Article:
Editor's Letter: A Fresh Look at California Wine Country
Food & Wine Editor in Chief Hunter Lewis introduces the Fall Wine Issue.
Greetings from Northern California wine country.
Back home, elementary school starts in a few weeks, but that busyness feels distant on the horizon. For now, we'll take the golden light glimmering off the Sonoma headlands. Mornings are for pool swims and evenings for epic games of tile rummy. At the table unfurl simple menus: salt-and-pepper chicken wings grilled over charcoal, grilled oysters from Tomales Bay, big skillets of buttery, garlicky shrimp. We open local wines like Robert Sinskey's copper-hued 2016 Orgia or Donkey & Goat's The Gadabout, a barely effervescent, modern nod-and-wink to classic California Chardonnay.
Three hundred miles south of where I am, winemakers Mireia Taribó and Tara Gomez are also redefining our ideas of classic California wine. F&W joins them for a harvest dinner in the Sta. Rita Hills, where the Pacific wind keeps the grapes cool and lets them ripen to perfection, as with their exceptionally savory 2018 Camins 2 Dreams Zotovich Vineyard Syrah. That wine would be equally good with some of the dishes in Margaret Eby's examination and celebration of a favorite fall ingredient in "Mad For Mushrooms." Every cook needs a go-to mushroom recipe, and our cover-star sauté is one of them.
One of the few times I've ever foraged for mushrooms was along the Sonoma County coast, a mycologist's paradise that yielded a few pounds of tender yellowfoots. This, along with Napa Valley, is a place I keep returning to, dating back to the days when I was cooking professionally. In 2007, I dreamed of cooking in France but instead found myself in Sebastopol manning a restaurant's wood-fired grill. I became obsessed with the quality of Sonoma County's local ingredients and its winding terrain of valleys, mountains, forests, and farms. Every trip back here yields new layers, and next week I'll use Executive Wine Editor Ray Isle's fresh itinerary to take a new look at Healdsburg, Sonoma County's wine capital. Isle also highlights 37 bargain wines, that hit the sweet spot between high quality and affordability. This is the list you'll use the most this year, whether you're planning your next dinner party or just wishing you had something excellent to open.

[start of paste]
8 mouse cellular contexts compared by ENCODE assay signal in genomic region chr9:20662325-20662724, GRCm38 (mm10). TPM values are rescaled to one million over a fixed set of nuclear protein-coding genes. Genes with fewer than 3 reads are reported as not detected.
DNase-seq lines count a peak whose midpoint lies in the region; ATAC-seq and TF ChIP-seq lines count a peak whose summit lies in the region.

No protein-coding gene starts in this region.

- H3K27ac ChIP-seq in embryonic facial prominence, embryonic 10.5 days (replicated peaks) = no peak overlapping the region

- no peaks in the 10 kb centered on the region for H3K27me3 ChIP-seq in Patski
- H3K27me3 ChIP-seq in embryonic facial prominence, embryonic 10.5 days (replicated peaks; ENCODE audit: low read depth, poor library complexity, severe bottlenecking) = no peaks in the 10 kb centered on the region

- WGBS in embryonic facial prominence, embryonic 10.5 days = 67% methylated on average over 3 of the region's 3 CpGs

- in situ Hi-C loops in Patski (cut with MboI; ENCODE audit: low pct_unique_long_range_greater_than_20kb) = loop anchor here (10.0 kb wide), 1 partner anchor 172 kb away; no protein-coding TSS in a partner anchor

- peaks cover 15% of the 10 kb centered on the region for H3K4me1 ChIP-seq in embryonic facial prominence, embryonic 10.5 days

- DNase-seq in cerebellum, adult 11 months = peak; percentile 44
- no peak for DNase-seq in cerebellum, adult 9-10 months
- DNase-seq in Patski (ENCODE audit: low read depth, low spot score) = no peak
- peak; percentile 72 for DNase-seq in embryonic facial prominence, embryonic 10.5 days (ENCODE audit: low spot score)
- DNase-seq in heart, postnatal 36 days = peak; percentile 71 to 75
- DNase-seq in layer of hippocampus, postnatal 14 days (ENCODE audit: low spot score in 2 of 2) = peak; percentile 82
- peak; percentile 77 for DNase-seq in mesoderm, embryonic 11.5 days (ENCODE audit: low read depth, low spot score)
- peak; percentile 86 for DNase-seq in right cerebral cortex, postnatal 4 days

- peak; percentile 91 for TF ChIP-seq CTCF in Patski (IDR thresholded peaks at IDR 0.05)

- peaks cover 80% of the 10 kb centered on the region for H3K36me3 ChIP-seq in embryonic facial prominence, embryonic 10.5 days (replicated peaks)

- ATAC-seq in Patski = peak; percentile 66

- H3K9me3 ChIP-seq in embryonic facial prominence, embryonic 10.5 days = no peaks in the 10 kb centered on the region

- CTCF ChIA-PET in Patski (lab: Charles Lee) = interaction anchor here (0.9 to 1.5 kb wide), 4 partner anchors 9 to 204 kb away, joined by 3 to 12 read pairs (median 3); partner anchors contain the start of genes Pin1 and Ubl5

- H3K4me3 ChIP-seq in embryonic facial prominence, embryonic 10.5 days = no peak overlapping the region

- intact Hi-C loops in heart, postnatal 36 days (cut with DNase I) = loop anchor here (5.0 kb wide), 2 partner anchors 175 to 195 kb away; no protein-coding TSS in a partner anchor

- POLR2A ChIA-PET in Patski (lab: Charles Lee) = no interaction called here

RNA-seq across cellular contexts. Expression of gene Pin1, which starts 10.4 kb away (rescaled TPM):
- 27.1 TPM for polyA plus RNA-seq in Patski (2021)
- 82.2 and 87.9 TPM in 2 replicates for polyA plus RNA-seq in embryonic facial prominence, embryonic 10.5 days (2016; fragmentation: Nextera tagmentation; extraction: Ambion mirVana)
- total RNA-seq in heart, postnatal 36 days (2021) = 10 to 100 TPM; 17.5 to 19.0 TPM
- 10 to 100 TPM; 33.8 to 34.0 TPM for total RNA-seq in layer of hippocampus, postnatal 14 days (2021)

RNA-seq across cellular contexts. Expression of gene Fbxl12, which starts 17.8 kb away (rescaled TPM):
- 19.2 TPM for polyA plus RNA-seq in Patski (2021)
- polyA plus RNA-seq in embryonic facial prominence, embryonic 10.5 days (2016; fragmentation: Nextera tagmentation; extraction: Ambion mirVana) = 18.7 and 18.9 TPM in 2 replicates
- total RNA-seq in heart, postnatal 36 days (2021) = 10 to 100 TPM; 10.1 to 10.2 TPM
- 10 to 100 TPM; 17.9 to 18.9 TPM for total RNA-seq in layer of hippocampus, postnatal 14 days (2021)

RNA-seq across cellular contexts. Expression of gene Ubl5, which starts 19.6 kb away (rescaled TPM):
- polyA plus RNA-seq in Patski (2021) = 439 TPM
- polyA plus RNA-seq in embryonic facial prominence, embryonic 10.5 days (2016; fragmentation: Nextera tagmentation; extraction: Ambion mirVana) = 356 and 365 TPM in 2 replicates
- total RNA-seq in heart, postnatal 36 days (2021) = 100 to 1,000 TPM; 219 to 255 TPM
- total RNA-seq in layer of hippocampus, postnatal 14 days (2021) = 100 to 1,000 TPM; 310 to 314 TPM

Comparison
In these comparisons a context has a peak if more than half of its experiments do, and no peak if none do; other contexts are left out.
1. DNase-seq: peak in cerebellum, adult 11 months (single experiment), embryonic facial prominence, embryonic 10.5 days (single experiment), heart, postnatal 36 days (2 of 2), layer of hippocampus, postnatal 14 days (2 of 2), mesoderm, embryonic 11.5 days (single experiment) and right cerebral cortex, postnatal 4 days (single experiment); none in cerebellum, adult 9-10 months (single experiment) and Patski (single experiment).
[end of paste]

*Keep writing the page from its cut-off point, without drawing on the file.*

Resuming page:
"Find good wine, and good food follows," writes Steve Hoffman in his ode to the French town of Autignac in "Falling For Faugères." That might be the mantra for this Fall Wine Issue. Just as I return to California's wine country every chance I get, every autumn Hoffman and his family rent a house in the wine region of Faugères. They visit winemaker friends, cook, and drink with gusto—minerally white wines that marry happily with grilled fish from the Mediterranean and powerful reds that "joust spectacularly" with rustic stews like the Daube de Boeuf recipe. "May you find your own Faugères," he says, and I'll echo that: I hope you find your own happy place on the road and at the stove this fall.
If you're planning a winter trip, go chase the sun as I did recently along Georgia's coast. In Savannah, the obligatory river walk will lead to treasures like monstrous geodes and a 135-foot dinosaur skeleton dipped in chrome (both found in the JW Marriott's Generator Hall fossil display—the hotel is built in an old power plant). After a day walking the squares and pocket parks, make your way to The Grey to taste Mashama Bailey's food and experience the hospitality that she and John O. Morisano have conjured in an old Grey- hound bus station (one of our 2019 World's Best Restaurants). And on night two, you should go early to Pizzeria Vittoria, Kyle Jacovino's next-level pizza joint in Starland Yard, the outdoor food court fashioned out of shipping containers. Jacovino sources freshly milled flours for his long-fermented dough; his blistered, wood-fired pizzas, like the Diavola, with 'nduja, soppressata, and preserved Calabrian chiles, rank among the best in the country. (Really: They landed on our recent F&W Best Pizzas in Every State list.) Say yes to his wine recommendation of an unfiltered Angelo Negro Roero Arneis, and save room for a nightcap made by the pros at Lone Wolf Lounge, an excellent cocktail den nearby.